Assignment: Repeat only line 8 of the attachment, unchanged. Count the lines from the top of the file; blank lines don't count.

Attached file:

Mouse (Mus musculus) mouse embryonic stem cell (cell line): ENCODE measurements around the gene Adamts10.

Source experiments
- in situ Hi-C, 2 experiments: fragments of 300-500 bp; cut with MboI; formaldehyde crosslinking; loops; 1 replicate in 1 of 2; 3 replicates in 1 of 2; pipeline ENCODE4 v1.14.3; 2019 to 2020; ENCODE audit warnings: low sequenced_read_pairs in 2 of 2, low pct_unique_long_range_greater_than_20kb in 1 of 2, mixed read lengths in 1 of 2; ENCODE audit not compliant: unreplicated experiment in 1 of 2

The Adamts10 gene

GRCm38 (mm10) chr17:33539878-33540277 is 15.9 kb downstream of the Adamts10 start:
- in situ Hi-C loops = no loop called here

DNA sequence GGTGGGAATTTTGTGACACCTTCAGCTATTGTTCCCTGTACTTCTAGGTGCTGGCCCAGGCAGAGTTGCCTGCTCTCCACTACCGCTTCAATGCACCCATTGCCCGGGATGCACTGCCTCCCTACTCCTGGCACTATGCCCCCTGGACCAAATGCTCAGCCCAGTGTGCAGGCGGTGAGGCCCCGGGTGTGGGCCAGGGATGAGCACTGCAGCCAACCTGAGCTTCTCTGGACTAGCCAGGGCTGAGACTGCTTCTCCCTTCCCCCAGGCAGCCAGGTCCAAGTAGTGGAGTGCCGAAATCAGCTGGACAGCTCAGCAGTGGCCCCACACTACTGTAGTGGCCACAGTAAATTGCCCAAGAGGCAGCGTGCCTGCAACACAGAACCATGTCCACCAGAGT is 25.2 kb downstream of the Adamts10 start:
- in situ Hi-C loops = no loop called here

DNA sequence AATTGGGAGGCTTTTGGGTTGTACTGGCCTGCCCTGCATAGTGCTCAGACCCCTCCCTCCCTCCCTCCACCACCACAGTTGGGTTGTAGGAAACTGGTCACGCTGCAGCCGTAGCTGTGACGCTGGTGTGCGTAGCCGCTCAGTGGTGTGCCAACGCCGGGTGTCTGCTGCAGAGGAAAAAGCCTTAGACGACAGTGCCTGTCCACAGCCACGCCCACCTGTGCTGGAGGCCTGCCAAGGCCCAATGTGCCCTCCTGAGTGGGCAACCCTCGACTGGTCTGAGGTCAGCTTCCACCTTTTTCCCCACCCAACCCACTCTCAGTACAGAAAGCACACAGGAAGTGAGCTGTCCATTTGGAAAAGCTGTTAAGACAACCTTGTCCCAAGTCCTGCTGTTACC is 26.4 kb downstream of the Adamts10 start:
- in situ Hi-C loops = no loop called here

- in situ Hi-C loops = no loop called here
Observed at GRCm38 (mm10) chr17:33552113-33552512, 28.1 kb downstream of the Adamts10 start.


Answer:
- in situ Hi-C loops = no loop called here